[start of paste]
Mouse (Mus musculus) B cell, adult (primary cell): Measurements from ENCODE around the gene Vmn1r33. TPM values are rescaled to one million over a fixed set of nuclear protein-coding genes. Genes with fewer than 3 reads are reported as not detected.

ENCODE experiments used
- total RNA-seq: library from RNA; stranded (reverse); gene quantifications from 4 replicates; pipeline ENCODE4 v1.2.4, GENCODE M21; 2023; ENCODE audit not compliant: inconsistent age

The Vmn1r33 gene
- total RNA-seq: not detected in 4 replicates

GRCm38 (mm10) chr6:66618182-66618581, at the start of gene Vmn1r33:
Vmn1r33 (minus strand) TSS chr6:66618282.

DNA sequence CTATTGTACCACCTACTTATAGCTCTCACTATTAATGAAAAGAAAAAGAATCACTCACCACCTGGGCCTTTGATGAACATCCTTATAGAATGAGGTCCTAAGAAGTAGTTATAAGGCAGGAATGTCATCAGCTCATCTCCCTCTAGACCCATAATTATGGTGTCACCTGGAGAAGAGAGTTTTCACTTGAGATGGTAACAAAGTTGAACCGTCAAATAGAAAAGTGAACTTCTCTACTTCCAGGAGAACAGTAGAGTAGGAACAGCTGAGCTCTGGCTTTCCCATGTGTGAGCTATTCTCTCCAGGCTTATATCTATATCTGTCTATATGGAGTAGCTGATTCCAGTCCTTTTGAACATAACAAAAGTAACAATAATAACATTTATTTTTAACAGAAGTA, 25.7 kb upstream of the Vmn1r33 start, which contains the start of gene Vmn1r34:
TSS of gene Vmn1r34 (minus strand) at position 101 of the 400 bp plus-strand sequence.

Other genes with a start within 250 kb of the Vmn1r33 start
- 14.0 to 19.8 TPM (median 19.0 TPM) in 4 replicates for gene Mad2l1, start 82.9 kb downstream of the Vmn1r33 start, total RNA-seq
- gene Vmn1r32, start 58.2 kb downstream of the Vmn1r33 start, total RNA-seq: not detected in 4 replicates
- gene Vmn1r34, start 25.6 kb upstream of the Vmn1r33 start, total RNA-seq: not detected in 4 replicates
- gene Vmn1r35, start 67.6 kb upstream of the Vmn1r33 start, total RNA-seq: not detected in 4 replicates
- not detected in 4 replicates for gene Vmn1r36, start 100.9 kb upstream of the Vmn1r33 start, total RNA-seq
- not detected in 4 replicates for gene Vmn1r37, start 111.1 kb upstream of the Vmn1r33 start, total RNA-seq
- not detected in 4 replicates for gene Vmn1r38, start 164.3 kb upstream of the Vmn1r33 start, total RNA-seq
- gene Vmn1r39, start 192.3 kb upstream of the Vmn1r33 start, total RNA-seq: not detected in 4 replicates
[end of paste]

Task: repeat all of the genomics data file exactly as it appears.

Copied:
Mouse (Mus musculus) B cell, adult (primary cell): Measurements from ENCODE around the gene Vmn1r33. TPM values are rescaled to one million over a fixed set of nuclear protein-coding genes. Genes with fewer than 3 reads are reported as not detected.

ENCODE experiments used
- total RNA-seq: library from RNA; stranded (reverse); gene quantifications from 4 replicates; pipeline ENCODE4 v1.2.4, GENCODE M21; 2023; ENCODE audit not compliant: inconsistent age

The Vmn1r33 gene
- total RNA-seq: not detected in 4 replicates

GRCm38 (mm10) chr6:66618182-66618581, at the start of gene Vmn1r33:
Vmn1r33 (minus strand) TSS chr6:66618282.

DNA sequence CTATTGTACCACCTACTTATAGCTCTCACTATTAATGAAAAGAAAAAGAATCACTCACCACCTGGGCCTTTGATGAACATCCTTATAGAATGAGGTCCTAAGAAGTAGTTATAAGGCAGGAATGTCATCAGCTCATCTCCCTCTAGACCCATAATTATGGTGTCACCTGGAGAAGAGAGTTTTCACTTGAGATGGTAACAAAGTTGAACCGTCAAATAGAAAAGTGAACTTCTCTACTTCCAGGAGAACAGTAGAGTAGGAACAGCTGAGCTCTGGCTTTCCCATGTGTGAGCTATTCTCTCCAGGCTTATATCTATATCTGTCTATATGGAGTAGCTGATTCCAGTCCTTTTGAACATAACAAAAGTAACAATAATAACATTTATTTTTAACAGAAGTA, 25.7 kb upstream of the Vmn1r33 start, which contains the start of gene Vmn1r34:
TSS of gene Vmn1r34 (minus strand) at position 101 of the 400 bp plus-strand sequence.

Other genes with a start within 250 kb of the Vmn1r33 start
- 14.0 to 19.8 TPM (median 19.0 TPM) in 4 replicates for gene Mad2l1, start 82.9 kb downstream of the Vmn1r33 start, total RNA-seq
- gene Vmn1r32, start 58.2 kb downstream of the Vmn1r33 start, total RNA-seq: not detected in 4 replicates
- gene Vmn1r34, start 25.6 kb upstream of the Vmn1r33 start, total RNA-seq: not detected in 4 replicates
- gene Vmn1r35, start 67.6 kb upstream of the Vmn1r33 start, total RNA-seq: not detected in 4 replicates
- not detected in 4 replicates for gene Vmn1r36, start 100.9 kb upstream of the Vmn1r33 start, total RNA-seq
- not detected in 4 replicates for gene Vmn1r37, start 111.1 kb upstream of the Vmn1r33 start, total RNA-seq
- not detected in 4 replicates for gene Vmn1r38, start 164.3 kb upstream of the Vmn1r33 start, total RNA-seq
- gene Vmn1r39, start 192.3 kb upstream of the Vmn1r33 start, total RNA-seq: not detected in 4 replicates